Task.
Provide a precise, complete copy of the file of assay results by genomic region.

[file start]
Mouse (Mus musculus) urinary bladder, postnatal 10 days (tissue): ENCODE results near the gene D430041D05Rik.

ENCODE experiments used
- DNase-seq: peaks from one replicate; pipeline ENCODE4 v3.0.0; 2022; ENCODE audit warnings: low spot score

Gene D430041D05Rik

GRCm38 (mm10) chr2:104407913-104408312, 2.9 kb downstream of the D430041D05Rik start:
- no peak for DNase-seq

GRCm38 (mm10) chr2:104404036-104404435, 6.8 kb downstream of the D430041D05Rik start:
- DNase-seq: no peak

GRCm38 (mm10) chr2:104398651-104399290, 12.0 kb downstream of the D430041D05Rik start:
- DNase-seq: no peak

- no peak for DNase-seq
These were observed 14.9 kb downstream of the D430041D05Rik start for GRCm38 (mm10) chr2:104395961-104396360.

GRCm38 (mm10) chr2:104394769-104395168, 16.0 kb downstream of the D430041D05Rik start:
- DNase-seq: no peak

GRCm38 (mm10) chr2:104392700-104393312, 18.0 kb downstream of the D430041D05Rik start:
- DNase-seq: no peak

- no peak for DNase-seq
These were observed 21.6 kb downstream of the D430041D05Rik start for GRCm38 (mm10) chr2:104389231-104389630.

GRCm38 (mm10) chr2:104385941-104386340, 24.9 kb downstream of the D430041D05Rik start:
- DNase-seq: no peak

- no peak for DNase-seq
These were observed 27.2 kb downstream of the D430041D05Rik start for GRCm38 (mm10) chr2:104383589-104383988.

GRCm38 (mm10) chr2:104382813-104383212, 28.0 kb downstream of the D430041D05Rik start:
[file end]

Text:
Mouse (Mus musculus) urinary bladder, postnatal 10 days (tissue): ENCODE results near the gene D430041D05Rik.

ENCODE experiments used
- DNase-seq: peaks from one replicate; pipeline ENCODE4 v3.0.0; 2022; ENCODE audit warnings: low spot score

Gene D430041D05Rik

GRCm38 (mm10) chr2:104407913-104408312, 2.9 kb downstream of the D430041D05Rik start:
- no peak for DNase-seq

GRCm38 (mm10) chr2:104404036-104404435, 6.8 kb downstream of the D430041D05Rik start:
- DNase-seq: no peak

GRCm38 (mm10) chr2:104398651-104399290, 12.0 kb downstream of the D430041D05Rik start:
- DNase-seq: no peak

- no peak for DNase-seq
These were observed 14.9 kb downstream of the D430041D05Rik start for GRCm38 (mm10) chr2:104395961-104396360.

GRCm38 (mm10) chr2:104394769-104395168, 16.0 kb downstream of the D430041D05Rik start:
- DNase-seq: no peak

GRCm38 (mm10) chr2:104392700-104393312, 18.0 kb downstream of the D430041D05Rik start:
- DNase-seq: no peak

- no peak for DNase-seq
These were observed 21.6 kb downstream of the D430041D05Rik start for GRCm38 (mm10) chr2:104389231-104389630.

GRCm38 (mm10) chr2:104385941-104386340, 24.9 kb downstream of the D430041D05Rik start:
- DNase-seq: no peak

- no peak for DNase-seq
These were observed 27.2 kb downstream of the D430041D05Rik start for GRCm38 (mm10) chr2:104383589-104383988.

GRCm38 (mm10) chr2:104382813-104383212, 28.0 kb downstream of the D430041D05Rik start: